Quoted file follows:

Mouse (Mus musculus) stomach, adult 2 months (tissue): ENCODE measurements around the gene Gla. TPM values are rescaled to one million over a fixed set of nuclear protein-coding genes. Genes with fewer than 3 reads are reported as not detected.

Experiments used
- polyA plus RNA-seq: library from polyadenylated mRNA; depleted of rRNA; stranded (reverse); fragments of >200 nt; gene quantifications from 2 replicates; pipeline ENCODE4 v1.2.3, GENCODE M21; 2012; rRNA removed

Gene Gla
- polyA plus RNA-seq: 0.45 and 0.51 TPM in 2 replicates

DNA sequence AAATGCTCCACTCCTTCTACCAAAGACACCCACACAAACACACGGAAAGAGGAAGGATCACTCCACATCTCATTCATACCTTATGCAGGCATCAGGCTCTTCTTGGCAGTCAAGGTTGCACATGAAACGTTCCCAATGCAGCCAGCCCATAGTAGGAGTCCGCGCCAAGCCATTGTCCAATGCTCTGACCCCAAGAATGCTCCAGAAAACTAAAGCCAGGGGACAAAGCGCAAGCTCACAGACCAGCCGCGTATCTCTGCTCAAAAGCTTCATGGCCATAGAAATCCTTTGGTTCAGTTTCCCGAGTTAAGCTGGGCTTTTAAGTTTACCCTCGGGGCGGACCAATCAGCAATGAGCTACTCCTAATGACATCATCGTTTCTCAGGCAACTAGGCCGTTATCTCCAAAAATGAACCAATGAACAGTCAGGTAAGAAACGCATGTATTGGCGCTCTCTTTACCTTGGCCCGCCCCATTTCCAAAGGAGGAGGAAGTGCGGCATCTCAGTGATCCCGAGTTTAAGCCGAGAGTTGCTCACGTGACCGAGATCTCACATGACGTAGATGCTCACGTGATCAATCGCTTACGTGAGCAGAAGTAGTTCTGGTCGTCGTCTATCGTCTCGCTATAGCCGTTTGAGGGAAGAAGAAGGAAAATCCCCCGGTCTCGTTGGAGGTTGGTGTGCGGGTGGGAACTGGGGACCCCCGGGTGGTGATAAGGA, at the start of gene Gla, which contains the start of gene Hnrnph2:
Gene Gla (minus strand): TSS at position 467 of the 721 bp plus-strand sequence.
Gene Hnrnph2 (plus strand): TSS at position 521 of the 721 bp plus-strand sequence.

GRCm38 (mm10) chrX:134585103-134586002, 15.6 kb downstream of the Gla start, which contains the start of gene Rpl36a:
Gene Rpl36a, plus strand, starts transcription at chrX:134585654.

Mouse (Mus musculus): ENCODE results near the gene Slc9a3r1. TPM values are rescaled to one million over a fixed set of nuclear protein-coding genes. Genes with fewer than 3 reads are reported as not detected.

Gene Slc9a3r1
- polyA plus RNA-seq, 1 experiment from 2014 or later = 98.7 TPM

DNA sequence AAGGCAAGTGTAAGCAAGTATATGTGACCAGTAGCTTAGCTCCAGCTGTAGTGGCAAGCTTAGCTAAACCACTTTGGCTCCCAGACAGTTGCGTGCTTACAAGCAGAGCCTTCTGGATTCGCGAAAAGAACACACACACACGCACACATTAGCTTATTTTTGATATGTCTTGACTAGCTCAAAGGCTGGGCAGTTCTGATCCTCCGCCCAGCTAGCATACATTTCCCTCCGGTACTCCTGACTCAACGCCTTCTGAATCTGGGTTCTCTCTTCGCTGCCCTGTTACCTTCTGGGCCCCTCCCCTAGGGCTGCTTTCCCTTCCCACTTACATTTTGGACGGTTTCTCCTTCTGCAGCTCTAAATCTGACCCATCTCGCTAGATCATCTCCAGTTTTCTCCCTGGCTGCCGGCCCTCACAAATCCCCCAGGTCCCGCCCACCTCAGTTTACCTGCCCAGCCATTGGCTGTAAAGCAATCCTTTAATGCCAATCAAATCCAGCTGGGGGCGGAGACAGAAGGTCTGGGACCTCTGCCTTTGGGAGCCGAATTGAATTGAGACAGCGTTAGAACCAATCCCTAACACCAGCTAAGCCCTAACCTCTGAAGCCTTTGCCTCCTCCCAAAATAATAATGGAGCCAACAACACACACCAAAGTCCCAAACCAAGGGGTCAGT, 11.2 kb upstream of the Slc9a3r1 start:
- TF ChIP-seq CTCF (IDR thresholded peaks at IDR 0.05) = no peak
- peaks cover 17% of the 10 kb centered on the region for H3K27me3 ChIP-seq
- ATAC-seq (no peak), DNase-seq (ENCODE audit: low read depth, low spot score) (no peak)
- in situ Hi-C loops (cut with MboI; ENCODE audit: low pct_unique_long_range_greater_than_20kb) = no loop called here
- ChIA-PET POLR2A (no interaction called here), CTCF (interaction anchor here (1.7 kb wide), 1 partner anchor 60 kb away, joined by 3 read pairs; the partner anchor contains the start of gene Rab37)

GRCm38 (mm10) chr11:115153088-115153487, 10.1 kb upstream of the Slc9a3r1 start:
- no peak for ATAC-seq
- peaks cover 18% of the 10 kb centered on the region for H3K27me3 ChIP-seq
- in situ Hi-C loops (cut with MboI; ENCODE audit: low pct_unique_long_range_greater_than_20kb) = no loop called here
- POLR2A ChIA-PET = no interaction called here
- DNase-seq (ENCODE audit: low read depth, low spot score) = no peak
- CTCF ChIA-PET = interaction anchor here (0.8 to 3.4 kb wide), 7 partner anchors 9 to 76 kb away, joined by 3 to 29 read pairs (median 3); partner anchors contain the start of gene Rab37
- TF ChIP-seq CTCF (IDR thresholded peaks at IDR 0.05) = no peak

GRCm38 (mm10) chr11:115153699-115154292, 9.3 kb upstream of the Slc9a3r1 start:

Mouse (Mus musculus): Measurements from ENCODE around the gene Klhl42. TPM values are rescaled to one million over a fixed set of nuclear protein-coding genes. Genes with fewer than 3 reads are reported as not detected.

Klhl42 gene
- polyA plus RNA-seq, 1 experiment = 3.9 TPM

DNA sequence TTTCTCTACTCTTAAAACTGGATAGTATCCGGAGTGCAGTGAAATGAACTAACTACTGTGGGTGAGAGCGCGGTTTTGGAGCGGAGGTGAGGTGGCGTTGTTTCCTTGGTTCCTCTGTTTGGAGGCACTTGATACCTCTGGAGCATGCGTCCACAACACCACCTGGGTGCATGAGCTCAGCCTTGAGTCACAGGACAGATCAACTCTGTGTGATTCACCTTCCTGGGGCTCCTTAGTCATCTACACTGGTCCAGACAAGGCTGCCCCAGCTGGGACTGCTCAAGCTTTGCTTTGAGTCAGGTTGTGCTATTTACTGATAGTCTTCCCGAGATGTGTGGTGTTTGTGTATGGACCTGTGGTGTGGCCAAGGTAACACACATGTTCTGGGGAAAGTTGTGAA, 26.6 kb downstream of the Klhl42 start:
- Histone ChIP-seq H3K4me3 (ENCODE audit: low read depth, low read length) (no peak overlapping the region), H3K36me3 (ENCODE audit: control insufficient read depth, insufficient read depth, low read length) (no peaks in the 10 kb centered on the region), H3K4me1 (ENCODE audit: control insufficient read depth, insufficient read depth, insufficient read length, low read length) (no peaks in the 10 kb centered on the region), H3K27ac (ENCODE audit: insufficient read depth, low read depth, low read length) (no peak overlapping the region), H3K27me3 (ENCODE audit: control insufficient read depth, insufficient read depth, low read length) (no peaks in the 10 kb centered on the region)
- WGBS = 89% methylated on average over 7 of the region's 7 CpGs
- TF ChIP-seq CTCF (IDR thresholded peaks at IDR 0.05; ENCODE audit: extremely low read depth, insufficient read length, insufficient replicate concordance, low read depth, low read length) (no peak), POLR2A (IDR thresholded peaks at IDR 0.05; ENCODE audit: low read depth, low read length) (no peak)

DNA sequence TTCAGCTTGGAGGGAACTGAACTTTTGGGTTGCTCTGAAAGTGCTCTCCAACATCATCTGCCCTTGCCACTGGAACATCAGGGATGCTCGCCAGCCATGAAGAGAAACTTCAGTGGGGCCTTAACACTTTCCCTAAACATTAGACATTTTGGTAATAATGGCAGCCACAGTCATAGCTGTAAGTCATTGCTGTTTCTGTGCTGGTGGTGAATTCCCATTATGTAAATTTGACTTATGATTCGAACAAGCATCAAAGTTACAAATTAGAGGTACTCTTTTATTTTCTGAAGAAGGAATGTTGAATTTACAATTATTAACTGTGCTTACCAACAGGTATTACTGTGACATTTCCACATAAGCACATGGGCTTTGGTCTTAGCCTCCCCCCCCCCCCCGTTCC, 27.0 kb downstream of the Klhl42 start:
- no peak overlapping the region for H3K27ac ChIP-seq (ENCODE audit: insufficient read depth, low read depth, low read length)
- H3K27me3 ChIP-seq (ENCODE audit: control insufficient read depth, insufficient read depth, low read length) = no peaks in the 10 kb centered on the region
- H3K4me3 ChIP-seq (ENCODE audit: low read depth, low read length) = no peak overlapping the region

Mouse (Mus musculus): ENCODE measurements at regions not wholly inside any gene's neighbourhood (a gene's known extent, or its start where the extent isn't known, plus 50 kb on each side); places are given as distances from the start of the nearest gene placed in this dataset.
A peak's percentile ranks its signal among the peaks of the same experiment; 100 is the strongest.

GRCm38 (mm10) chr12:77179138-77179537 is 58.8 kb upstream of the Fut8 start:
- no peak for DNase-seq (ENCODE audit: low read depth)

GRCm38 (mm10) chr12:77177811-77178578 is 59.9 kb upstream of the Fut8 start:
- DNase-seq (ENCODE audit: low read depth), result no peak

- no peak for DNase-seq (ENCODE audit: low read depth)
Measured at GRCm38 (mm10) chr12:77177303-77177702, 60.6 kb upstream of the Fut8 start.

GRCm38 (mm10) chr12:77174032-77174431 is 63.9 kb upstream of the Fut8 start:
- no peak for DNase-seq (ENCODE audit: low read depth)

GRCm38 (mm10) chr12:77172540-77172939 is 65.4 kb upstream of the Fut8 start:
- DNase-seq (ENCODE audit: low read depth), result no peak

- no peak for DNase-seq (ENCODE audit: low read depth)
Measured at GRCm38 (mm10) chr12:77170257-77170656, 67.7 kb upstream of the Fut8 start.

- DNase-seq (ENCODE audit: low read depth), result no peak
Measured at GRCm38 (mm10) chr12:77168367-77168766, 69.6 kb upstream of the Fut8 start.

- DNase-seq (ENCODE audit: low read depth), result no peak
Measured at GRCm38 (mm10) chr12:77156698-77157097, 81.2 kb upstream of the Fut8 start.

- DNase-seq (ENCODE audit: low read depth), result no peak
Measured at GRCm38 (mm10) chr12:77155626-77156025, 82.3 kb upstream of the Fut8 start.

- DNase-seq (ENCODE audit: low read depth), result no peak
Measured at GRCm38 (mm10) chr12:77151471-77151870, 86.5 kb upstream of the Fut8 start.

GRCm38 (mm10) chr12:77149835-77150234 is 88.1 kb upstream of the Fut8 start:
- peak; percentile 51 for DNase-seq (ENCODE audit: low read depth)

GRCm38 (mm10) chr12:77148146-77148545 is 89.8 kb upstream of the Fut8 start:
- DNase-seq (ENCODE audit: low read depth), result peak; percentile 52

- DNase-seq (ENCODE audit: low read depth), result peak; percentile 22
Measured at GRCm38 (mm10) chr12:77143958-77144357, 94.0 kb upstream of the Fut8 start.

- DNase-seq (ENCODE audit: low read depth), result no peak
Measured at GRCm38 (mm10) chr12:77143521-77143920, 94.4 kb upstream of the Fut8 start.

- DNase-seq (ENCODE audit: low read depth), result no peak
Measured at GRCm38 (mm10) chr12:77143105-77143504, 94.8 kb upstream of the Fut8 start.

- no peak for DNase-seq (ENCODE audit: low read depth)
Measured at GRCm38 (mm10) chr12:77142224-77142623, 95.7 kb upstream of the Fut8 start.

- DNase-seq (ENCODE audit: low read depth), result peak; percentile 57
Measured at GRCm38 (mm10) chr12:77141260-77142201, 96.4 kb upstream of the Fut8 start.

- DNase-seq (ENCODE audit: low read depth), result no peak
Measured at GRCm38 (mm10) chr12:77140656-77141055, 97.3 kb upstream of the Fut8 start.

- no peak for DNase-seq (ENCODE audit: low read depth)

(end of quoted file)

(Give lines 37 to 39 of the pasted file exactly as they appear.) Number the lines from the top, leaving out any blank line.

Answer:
- no peak overlapping the region for H3K27ac ChIP-seq (ENCODE audit: insufficient read depth, low read depth, low read length)
- H3K27me3 ChIP-seq (ENCODE audit: control insufficient read depth, insufficient read depth, low read length) = no peaks in the 10 kb centered on the region
- H3K4me3 ChIP-seq (ENCODE audit: low read depth, low read length) = no peak overlapping the region